But what if the Apocalypse belongs to the Apostolic Age? That would make no change in our conclusions. It is certainly written in a solemn and lofty style; its author threatens15 with eternal ruin anyone who should add to or take away from ʽthe words of the book of this prophecy.ʼ Once and again he apostrophises his ʽhearers16 showing that he expected not only to be read, but to be read in public. But he shares this expectation with the authors of every Jewish Apocalypse; for since the Apocalyptic seer renounces the personal, oral effectiveness of the prophet, he can only gain the desired influence on wider circles by finding readers for his ʽScriptureʼ in private and in public. Now herein, as he knows by experience, lay that danger of falsification or mutilation which he endeavours to avert by his threats. He wishes not to be rated specially high as a writer, but as a prophet whom God had permitted to look into great mysteries (cf. p. 279). He has to deliver a special Revelation of God to his servants,17 and the word of God18 is the substance of his testimony. Therefore he demands for it the same reverent acknowledgement as each of the hundred prophets of Corinth demanded for their discourses, or as Paul demanded for his own utterances—unless indeed it be suggested that the falsification of his Epistles would have been indifferent to him. But he can scarcely have thought of the addition of his book to the ʽScriptures,ʼ in any case not more than did the authors, say, of the Apocalypses of Enoch or of Ezra. Hermas (a simple Roman Christian of about 135) is no less concerned in later times as to the diffusion of his Revelation of the ʽShepherdʼ; he even asserts that he had received instructions from heaven as to the means he should take to make known his book to ʽall the Chosenʼ; nevertheless, he did not consider his visions, exhortations, and parables as ʽHoly Scriptureʼ in the same sense as Isaiah and the Psalms. The writers of Revelations and Hermas strive their utmost to secure the desired influence over their contemporaries; their concern is for practical success, not for their meed of honour. The idea of placing new Canonical books side by side with those which had been handed down from former ages, was absolutely out of keeping with the Apostolic times; the wealth of living Canonical material—the multitude of prophets, of speakers with tongues, of teachers, which was to be found in every community, did not permit the consciousness to arise of any need for a new Holy Scripture, to act, as it were, beside the great prophetic Books of the past as the glad interpreter of prophecy fulfilled. The creation of a Canon is always the business of poorer times that wish to secure something at least from the riches of earlier days, and to compensate themselves for the scantiness of their possessions by exalting their dignity to the highest possible degree.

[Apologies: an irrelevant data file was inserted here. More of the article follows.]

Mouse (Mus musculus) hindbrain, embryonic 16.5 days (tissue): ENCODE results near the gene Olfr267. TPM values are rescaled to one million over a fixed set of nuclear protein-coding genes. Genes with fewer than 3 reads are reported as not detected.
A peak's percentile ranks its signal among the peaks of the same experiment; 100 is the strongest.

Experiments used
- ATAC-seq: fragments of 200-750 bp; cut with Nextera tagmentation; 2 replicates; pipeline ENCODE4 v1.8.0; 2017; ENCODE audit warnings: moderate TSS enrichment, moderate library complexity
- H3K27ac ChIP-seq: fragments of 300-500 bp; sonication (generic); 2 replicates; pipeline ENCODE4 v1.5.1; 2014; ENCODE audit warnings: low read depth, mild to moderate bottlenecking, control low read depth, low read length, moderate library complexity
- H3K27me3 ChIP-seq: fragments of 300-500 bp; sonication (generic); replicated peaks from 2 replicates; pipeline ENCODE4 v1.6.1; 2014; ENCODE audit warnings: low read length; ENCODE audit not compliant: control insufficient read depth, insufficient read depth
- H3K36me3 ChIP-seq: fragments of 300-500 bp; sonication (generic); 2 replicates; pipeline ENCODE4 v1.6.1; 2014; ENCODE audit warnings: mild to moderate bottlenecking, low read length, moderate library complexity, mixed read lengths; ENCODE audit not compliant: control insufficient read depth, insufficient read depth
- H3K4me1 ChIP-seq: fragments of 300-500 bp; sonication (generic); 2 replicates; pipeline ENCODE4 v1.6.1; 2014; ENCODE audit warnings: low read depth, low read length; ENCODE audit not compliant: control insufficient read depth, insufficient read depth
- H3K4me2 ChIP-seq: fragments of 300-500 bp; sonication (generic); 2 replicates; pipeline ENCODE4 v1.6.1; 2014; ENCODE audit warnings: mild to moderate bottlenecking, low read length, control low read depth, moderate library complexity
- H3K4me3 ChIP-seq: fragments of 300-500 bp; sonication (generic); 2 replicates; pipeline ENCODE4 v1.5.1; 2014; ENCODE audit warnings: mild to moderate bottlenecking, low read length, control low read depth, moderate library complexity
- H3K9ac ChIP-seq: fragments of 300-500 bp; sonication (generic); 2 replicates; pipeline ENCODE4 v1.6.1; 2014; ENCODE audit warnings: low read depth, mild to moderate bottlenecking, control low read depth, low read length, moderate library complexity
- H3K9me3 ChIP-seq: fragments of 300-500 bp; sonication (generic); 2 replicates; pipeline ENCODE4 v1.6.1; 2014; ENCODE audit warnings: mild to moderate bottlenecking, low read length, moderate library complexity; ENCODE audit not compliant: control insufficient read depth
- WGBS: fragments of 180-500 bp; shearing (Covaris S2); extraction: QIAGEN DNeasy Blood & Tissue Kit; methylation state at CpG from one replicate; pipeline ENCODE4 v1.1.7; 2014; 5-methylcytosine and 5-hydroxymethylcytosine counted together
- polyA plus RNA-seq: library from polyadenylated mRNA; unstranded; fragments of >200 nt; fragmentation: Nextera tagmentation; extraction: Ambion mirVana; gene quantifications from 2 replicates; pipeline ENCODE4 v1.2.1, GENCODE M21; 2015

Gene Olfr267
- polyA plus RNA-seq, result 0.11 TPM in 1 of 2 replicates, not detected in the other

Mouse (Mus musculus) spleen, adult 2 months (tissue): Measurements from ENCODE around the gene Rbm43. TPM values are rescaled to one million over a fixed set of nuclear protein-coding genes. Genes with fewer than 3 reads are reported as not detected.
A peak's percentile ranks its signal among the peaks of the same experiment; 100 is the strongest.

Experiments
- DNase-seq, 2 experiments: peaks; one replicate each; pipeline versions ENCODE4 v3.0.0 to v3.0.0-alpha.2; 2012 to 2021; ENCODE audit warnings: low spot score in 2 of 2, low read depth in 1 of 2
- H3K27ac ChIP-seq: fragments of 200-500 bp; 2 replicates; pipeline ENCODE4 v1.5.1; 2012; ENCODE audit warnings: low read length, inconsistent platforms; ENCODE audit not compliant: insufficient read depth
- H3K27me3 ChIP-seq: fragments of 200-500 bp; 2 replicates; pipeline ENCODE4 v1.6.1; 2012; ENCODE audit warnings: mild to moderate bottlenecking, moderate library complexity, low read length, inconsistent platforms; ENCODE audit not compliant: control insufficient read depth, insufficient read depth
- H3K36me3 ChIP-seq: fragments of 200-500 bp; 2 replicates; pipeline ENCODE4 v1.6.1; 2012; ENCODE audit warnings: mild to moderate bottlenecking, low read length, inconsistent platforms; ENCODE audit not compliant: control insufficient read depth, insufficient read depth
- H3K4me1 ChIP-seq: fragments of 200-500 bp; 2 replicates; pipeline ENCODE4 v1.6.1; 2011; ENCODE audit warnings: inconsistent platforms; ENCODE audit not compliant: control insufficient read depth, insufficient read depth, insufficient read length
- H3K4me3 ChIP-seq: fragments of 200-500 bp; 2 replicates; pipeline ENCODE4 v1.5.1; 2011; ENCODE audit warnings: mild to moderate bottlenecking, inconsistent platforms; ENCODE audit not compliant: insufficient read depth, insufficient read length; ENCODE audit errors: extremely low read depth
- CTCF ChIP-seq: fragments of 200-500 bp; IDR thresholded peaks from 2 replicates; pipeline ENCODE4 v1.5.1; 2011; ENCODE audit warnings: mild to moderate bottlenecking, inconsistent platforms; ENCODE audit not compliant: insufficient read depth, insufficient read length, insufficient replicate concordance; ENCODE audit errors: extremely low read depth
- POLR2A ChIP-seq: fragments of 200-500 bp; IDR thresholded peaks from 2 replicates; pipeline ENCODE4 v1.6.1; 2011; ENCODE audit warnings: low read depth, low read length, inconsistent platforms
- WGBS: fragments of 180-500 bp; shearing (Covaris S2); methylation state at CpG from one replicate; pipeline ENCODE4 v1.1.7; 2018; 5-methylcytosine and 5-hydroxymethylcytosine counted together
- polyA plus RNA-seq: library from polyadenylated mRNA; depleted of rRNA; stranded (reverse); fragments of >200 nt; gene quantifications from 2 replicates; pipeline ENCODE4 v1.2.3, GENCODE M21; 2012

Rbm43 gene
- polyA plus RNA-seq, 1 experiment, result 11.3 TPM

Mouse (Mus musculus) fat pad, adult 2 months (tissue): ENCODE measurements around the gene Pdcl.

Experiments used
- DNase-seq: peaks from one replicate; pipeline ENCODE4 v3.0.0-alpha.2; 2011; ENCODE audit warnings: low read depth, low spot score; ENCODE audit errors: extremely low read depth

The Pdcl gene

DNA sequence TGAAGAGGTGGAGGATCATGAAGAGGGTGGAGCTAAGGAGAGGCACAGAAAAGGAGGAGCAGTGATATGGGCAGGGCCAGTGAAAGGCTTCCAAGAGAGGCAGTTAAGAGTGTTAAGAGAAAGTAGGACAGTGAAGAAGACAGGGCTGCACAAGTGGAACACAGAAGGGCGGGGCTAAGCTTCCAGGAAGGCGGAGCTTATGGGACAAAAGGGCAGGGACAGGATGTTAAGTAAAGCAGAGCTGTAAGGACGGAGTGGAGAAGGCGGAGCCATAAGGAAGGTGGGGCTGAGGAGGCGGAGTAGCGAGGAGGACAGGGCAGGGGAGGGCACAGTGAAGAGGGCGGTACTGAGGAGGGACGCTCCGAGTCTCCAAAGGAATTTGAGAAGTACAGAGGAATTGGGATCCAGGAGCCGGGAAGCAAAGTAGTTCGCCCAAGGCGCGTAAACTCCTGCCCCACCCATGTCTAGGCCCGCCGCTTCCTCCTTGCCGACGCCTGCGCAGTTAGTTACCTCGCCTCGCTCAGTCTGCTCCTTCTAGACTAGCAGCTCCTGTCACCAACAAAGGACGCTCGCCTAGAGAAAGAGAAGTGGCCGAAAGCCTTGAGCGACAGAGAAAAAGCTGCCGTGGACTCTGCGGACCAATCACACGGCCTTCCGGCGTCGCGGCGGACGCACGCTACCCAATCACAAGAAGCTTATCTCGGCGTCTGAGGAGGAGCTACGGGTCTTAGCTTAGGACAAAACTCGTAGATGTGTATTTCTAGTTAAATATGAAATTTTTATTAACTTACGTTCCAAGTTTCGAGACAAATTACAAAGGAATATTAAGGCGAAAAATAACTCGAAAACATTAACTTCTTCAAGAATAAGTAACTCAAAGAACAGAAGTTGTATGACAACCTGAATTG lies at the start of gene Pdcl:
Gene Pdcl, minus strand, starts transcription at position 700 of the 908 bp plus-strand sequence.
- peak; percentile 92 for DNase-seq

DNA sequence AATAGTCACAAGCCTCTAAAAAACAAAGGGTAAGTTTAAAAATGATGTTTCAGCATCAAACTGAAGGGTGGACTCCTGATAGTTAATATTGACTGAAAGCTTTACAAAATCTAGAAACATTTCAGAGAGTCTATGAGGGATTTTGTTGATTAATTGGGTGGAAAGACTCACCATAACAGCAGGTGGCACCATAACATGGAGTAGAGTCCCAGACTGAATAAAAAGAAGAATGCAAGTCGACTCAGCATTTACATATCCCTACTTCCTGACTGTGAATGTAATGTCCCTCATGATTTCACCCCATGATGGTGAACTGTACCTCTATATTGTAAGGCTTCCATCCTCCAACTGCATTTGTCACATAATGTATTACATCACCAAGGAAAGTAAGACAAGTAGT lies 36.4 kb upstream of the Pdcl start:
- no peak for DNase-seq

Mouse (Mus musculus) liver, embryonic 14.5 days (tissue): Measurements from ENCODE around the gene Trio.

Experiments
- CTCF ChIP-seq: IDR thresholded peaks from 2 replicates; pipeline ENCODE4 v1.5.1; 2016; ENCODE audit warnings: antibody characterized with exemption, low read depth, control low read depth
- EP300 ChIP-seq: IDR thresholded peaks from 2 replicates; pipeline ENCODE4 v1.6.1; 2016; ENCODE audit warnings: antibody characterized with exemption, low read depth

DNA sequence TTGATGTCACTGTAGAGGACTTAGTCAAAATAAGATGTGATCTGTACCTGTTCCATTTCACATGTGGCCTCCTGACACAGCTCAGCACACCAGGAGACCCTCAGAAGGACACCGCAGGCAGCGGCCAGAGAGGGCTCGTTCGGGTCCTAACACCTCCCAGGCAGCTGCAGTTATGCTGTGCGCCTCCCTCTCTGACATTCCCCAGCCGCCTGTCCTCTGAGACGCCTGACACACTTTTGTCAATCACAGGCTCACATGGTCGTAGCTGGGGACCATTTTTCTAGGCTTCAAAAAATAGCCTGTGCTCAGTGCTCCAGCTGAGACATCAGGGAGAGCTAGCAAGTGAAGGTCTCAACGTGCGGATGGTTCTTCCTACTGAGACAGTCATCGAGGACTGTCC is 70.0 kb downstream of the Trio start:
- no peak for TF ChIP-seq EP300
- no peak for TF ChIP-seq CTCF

8. And yet there existed even in the oldest Christian communities an authority beside the Law and the Prophets— nay, placed unconsciously high above them—an authority the recognition of which was the distinctive mark of separation from the unbelievers who revered only the Law and the Prophets. This new ʽCanonʼ was Jesus Christ.